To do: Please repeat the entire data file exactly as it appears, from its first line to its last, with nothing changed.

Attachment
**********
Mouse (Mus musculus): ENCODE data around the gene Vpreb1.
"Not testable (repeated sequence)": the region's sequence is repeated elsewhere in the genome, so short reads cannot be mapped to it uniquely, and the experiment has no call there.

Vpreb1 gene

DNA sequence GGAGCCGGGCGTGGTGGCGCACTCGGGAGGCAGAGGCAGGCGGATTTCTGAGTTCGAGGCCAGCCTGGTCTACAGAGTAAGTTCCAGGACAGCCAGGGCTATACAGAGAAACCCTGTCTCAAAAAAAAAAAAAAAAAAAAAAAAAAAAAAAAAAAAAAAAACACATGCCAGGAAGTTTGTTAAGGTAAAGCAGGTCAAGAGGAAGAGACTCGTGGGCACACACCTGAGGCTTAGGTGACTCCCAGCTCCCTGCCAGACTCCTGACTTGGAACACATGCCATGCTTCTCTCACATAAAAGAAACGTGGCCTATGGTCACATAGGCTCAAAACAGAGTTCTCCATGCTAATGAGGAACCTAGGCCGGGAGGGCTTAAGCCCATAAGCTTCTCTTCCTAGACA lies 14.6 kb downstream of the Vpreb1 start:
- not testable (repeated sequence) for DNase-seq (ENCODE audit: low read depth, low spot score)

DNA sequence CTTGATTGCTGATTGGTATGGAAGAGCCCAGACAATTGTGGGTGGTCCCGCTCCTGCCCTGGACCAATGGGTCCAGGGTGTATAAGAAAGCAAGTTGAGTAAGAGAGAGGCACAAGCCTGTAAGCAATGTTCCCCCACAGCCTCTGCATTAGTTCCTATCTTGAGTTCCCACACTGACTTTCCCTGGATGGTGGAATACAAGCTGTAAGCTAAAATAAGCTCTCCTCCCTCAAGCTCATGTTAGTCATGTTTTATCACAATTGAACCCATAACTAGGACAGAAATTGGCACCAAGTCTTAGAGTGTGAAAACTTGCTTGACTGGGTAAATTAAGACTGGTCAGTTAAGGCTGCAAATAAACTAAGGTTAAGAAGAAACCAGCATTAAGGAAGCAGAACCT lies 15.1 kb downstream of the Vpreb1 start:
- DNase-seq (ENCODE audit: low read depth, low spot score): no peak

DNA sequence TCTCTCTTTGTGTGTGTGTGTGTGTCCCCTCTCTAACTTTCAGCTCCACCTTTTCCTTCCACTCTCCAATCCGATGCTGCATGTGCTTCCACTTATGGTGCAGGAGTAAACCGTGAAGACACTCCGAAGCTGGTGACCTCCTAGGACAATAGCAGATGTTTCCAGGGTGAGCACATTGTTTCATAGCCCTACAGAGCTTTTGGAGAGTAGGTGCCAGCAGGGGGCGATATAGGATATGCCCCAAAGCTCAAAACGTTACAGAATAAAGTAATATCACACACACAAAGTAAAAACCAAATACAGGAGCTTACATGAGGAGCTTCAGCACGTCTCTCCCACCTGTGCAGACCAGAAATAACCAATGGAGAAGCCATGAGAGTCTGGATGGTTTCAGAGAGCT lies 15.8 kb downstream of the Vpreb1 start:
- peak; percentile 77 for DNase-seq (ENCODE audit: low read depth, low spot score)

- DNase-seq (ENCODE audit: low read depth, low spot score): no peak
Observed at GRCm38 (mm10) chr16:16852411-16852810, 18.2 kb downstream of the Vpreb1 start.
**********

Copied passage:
Mouse (Mus musculus): ENCODE data around the gene Vpreb1.
"Not testable (repeated sequence)": the region's sequence is repeated elsewhere in the genome, so short reads cannot be mapped to it uniquely, and the experiment has no call there.

Vpreb1 gene

DNA sequence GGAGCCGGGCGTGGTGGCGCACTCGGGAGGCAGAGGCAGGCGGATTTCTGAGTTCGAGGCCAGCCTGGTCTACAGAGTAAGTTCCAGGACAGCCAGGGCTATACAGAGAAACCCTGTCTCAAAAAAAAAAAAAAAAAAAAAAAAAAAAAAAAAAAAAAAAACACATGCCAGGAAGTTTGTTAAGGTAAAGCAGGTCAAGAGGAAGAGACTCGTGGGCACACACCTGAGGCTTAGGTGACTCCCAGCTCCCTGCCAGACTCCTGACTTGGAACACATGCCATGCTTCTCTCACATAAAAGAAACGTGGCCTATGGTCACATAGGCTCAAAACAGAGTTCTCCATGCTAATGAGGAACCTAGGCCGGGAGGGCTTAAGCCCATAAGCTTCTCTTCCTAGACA lies 14.6 kb downstream of the Vpreb1 start:
- not testable (repeated sequence) for DNase-seq (ENCODE audit: low read depth, low spot score)

DNA sequence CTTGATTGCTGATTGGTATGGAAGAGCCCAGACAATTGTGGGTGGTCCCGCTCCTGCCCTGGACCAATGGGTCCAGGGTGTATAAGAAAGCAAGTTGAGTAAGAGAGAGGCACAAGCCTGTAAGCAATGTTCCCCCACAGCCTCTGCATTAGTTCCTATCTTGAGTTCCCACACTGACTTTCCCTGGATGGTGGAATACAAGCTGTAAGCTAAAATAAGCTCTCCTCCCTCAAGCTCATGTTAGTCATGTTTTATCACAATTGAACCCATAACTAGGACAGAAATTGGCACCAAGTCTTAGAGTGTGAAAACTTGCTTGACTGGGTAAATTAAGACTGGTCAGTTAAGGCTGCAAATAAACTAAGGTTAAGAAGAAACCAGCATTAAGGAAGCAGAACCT lies 15.1 kb downstream of the Vpreb1 start:
- DNase-seq (ENCODE audit: low read depth, low spot score): no peak

DNA sequence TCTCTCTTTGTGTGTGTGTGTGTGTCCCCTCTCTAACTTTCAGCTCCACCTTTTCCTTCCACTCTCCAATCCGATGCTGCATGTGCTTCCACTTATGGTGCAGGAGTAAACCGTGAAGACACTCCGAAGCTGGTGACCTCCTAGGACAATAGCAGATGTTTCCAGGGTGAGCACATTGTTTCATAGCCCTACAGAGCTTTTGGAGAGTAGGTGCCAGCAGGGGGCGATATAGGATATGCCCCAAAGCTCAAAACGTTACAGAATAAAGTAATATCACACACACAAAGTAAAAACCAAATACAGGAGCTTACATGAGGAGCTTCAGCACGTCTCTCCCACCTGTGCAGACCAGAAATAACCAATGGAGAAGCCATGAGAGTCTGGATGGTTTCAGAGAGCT lies 15.8 kb downstream of the Vpreb1 start:
- peak; percentile 77 for DNase-seq (ENCODE audit: low read depth, low spot score)

- DNase-seq (ENCODE audit: low read depth, low spot score): no peak
Observed at GRCm38 (mm10) chr16:16852411-16852810, 18.2 kb downstream of the Vpreb1 start.